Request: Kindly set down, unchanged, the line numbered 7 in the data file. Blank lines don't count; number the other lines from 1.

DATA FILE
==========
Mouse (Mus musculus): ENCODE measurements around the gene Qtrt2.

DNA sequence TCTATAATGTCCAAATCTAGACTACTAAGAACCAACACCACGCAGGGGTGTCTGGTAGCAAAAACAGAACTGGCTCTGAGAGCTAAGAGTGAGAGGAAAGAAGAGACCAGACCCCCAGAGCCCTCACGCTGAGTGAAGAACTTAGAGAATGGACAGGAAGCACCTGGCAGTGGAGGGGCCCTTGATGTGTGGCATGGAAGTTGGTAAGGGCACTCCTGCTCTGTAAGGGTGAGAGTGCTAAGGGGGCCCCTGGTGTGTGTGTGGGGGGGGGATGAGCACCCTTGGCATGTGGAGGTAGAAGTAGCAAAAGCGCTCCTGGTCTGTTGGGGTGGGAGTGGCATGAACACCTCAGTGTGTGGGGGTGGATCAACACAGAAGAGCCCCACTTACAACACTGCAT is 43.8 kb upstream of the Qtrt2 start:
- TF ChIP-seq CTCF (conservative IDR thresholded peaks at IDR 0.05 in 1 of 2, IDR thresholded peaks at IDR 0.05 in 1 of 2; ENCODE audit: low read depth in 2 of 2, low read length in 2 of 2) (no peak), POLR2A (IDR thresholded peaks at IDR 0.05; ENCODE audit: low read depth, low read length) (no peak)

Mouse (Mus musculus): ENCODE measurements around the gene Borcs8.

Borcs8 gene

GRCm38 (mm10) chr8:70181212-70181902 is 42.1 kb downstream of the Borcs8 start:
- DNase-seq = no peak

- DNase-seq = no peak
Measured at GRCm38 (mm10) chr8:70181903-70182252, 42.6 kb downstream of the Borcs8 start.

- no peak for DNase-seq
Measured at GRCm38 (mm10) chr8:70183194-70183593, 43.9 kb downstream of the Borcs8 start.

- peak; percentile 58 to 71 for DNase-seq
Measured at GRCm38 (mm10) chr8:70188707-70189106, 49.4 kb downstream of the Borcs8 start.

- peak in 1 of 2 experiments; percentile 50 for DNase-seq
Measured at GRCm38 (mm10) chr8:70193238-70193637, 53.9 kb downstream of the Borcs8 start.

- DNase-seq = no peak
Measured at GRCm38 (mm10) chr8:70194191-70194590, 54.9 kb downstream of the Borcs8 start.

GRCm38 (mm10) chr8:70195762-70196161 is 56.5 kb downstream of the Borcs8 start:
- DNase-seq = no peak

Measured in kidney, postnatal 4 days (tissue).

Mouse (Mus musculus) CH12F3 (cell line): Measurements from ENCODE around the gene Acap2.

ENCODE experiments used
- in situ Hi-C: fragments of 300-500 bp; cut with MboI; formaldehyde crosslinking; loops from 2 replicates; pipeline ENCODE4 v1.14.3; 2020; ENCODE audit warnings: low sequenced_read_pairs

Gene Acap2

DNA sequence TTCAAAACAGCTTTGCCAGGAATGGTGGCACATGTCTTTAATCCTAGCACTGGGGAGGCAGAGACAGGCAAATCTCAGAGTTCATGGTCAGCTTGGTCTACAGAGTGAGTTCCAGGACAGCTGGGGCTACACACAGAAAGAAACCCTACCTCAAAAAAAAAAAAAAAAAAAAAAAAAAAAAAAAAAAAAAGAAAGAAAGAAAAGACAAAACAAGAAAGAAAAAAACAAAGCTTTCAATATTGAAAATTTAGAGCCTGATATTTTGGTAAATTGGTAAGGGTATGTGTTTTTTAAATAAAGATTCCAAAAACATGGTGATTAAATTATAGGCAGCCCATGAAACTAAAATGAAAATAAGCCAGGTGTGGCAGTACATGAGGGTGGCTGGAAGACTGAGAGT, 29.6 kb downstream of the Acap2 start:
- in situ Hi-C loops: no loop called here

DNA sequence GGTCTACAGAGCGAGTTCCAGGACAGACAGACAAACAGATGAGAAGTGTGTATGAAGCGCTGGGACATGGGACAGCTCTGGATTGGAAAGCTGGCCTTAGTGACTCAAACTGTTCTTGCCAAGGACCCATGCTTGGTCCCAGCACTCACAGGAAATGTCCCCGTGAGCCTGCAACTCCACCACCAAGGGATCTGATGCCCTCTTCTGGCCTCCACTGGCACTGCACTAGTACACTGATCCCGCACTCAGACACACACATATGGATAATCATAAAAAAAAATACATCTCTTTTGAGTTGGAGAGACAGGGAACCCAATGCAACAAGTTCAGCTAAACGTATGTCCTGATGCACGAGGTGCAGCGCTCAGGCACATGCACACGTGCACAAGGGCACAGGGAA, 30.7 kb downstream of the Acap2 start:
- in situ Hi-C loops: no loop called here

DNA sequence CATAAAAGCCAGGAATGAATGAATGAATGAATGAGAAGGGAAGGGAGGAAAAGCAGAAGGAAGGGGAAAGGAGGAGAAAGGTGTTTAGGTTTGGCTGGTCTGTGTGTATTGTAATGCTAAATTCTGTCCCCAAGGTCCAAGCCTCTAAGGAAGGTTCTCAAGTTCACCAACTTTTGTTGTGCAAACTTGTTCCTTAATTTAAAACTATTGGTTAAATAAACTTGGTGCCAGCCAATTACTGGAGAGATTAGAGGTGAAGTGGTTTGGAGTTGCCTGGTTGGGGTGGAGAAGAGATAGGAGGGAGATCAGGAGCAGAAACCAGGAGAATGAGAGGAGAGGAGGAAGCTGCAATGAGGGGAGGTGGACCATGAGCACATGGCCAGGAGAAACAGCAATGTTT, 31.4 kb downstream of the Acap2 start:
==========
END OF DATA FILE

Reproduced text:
- DNase-seq = no peak